Met, homocysteine. homocysteine disrupts collagen cross-linking and leads to premature atherosclerosis, strokes, heart attacks, and mental retardation

56

how is homocystinuria treated?

diet: limit Met and supplement Cys

57

what is cystathioninuria?

a disorder in which cystathionine (metabolite of homocystein) accumulates. relatively benign because this intermediate doesnt feed into many pathways

58

how is Asn (non-essential) asparagine produced? enzyme

in a single step from aspartate (Asp) with the enzyme asparagine synthetase (requires ATP)

59

what is the cause of acute lympahtic leukemia?

Asparagine snythetase deficiency in WBCs. Asn can't be produced and becomes essential AA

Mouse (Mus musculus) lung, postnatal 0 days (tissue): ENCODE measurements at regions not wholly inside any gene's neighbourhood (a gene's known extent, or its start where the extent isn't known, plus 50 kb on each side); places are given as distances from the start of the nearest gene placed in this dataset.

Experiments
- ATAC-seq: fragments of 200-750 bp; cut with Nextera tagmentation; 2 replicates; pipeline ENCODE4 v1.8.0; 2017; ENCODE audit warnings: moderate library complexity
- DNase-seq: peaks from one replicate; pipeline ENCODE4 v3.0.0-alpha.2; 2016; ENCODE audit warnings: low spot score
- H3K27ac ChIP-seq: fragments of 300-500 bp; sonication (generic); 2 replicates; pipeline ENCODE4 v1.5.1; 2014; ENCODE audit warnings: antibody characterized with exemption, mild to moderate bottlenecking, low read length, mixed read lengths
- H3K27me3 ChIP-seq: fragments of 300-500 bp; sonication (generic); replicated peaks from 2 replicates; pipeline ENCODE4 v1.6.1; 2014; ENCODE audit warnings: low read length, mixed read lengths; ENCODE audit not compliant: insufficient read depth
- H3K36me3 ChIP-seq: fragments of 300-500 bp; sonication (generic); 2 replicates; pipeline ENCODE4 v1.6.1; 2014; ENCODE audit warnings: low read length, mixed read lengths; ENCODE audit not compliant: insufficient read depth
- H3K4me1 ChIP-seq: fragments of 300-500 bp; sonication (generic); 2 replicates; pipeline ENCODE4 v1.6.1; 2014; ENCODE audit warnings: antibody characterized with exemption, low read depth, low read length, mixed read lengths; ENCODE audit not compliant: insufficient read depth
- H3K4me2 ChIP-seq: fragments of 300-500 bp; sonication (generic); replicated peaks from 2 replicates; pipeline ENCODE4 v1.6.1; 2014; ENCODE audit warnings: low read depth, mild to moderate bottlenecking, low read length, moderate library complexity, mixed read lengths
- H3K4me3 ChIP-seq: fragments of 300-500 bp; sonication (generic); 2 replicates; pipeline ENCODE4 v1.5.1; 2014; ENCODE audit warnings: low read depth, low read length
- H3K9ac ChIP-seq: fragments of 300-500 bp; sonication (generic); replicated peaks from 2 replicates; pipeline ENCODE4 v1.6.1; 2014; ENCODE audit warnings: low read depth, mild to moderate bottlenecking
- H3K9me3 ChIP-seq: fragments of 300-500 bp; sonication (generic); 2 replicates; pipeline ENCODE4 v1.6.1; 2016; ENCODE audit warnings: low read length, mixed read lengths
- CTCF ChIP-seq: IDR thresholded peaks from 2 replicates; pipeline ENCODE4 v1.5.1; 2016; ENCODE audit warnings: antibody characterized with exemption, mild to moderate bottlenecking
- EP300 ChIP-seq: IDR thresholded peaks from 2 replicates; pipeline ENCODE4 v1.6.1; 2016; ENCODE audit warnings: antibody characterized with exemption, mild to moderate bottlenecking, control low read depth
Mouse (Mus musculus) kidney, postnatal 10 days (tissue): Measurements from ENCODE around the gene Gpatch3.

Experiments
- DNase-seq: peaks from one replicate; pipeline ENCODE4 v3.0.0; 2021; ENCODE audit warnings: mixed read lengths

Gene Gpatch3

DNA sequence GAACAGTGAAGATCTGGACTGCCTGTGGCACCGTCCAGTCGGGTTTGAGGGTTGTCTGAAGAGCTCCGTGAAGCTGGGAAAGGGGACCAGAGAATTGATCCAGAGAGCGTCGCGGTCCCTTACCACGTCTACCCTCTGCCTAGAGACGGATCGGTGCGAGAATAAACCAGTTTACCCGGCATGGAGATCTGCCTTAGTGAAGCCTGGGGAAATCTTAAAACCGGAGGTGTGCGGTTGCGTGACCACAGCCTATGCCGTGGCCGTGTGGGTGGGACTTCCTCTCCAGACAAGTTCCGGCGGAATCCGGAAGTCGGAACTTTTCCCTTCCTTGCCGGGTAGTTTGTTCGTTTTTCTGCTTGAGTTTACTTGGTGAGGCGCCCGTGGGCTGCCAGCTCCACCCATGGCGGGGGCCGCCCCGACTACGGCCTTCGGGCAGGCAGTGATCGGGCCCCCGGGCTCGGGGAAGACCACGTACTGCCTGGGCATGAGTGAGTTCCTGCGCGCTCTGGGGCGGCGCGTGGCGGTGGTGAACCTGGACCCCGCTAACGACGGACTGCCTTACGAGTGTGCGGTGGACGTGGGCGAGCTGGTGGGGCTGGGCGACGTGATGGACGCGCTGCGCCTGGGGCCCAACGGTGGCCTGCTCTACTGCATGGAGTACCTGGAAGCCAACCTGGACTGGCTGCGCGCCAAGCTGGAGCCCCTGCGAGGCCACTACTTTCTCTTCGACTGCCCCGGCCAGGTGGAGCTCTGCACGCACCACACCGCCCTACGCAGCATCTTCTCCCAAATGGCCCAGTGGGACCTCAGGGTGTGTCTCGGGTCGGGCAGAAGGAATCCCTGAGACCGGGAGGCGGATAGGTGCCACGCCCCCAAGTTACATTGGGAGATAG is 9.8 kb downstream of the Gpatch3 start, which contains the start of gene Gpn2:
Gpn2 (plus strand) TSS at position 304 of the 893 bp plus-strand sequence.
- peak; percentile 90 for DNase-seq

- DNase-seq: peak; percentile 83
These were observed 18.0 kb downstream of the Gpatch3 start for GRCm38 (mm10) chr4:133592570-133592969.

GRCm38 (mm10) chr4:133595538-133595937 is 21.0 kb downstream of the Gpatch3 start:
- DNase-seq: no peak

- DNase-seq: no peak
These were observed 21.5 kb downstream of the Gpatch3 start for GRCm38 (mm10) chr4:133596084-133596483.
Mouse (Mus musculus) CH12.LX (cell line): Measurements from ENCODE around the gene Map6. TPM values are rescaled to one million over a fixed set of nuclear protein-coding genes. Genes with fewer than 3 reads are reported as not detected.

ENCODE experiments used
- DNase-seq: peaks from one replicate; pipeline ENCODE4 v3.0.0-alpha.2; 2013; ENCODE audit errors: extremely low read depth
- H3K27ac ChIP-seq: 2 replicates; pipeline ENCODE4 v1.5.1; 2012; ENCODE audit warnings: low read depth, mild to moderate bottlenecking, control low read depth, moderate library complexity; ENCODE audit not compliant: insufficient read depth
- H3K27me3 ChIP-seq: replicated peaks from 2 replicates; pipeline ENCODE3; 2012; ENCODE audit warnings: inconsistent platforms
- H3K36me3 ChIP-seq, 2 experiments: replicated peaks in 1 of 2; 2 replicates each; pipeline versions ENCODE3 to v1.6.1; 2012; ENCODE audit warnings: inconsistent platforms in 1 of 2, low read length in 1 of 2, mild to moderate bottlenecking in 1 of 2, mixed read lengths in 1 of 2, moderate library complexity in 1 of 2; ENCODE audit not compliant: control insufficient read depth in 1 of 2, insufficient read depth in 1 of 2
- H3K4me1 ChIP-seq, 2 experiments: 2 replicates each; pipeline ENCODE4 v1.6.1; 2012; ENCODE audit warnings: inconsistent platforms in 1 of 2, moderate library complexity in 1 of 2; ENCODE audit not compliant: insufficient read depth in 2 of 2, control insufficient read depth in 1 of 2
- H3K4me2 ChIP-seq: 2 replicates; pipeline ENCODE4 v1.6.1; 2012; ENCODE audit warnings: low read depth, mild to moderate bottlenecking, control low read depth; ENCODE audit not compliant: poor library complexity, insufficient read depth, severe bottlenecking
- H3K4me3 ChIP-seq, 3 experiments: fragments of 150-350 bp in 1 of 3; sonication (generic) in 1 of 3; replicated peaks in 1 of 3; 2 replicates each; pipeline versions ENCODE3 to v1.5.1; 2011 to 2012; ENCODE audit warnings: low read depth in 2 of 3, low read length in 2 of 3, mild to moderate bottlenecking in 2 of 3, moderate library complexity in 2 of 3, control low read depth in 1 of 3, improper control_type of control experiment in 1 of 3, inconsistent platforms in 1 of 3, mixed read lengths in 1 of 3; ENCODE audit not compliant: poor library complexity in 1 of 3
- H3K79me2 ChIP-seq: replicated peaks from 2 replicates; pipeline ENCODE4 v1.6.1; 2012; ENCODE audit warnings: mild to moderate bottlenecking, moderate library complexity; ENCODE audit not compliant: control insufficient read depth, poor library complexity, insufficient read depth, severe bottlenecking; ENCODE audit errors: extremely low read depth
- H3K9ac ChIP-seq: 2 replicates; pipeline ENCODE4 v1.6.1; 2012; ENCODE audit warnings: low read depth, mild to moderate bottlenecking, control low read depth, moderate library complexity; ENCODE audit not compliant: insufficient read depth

60

what is the treatment for acute lymphatic leukemia?

administration of L-asparaginase (enzyme in prokaryotes that converts Asn TO Asp) that depletes Asn and kills cancerous leukocytes

61

how is glutamine (Gln) produced?

in a single step from Glu and ammonia by the enzyme glutamine synthetase (requires ATP)

62

what is the most abundant AA

Gln

63

What can be said about Gln transfer among organs

it is the FASTEST making Gln a major vehicle in N transfer among tissues

64

Cachexia also depletes what AA (along with protein)?

Gln, therefore supplementing Gln is used to treat Cachexia

65

what are important conditions that require a positive nitrogen balance?

pregnancy and childhood growth

66

what are two causes of a negative nitrogen balance?

malnutrition, cachexia